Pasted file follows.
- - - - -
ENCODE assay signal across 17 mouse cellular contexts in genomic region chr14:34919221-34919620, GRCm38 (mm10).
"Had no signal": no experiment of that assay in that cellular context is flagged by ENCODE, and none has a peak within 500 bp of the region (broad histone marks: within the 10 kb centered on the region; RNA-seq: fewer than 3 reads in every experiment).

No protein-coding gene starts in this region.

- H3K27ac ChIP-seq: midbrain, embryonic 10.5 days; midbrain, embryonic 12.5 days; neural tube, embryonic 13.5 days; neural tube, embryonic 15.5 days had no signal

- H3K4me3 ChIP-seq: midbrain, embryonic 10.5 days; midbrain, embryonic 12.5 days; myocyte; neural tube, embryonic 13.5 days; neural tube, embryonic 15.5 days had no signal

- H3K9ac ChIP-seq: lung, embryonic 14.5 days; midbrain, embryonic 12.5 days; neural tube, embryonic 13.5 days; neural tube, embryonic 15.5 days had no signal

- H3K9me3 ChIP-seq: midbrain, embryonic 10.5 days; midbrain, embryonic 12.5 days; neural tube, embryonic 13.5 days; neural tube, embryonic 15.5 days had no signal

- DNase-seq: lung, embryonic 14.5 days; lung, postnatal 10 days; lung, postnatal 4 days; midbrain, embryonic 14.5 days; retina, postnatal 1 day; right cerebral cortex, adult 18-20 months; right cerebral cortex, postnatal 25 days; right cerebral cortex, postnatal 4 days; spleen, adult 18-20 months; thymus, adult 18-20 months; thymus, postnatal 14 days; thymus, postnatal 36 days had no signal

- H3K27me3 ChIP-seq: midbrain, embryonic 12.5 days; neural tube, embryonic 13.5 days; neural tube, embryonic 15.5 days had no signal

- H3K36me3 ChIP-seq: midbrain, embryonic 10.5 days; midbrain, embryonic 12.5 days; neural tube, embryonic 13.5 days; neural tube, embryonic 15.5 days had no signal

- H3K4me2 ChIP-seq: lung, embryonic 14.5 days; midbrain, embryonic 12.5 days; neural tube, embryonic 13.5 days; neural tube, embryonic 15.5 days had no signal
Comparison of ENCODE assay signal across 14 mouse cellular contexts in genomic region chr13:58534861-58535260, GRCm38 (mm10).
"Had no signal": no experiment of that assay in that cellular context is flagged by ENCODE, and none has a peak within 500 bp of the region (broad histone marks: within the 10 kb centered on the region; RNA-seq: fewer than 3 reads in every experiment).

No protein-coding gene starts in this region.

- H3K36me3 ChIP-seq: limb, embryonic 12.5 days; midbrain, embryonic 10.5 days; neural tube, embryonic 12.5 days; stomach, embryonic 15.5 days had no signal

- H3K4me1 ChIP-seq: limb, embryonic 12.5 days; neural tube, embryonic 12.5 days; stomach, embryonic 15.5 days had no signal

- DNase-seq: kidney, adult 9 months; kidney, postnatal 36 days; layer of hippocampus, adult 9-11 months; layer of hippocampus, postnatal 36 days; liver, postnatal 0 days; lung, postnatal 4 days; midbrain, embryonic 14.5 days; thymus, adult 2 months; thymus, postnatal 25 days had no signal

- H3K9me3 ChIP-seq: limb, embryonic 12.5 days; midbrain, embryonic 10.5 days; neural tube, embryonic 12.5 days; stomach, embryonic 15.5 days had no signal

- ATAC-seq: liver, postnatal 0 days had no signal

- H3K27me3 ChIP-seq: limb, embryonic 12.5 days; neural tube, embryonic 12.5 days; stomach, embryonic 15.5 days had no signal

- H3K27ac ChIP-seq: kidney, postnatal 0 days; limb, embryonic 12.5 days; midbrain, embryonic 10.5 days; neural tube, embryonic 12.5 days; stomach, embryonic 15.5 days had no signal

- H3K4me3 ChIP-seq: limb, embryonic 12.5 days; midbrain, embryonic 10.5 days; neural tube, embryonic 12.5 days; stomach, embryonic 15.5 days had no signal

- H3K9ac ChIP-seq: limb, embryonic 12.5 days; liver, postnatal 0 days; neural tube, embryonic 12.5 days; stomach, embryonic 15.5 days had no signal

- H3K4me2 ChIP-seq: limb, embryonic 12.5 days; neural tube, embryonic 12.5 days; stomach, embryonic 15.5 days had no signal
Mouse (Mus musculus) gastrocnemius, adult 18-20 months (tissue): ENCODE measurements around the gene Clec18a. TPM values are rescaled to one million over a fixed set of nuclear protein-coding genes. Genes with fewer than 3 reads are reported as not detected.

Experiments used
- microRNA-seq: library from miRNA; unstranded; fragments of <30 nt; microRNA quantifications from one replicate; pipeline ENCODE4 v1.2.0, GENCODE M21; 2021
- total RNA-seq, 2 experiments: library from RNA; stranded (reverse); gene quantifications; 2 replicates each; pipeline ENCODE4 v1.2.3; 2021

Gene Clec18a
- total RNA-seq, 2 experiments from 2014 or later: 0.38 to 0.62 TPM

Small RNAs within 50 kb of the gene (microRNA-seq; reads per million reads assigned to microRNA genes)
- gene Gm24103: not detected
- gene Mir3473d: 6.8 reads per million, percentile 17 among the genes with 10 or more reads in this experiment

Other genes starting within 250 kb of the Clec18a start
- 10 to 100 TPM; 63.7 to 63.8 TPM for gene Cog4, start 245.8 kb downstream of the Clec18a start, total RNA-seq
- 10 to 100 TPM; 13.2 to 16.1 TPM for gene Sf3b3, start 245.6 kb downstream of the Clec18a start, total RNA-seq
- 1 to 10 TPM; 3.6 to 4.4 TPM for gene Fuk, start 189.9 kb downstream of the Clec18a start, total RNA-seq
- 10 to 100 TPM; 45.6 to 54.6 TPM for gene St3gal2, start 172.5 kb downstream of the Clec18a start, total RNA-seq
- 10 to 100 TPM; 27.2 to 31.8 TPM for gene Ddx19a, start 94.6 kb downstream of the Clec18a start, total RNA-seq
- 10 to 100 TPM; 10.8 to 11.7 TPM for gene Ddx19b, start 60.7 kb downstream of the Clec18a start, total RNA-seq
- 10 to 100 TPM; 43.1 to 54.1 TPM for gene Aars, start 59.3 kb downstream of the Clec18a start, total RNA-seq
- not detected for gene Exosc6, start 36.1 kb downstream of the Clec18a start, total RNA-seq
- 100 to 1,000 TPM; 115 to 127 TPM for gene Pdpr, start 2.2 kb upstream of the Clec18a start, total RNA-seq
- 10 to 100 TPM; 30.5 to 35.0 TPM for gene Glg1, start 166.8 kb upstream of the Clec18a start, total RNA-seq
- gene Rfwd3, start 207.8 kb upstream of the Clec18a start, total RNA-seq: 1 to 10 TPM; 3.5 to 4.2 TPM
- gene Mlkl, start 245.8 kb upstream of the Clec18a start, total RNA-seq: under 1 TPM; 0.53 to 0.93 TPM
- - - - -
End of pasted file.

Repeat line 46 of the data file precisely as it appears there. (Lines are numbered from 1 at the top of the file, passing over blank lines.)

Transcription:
- gene Mlkl, start 245.8 kb upstream of the Clec18a start, total RNA-seq: under 1 TPM; 0.53 to 0.93 TPM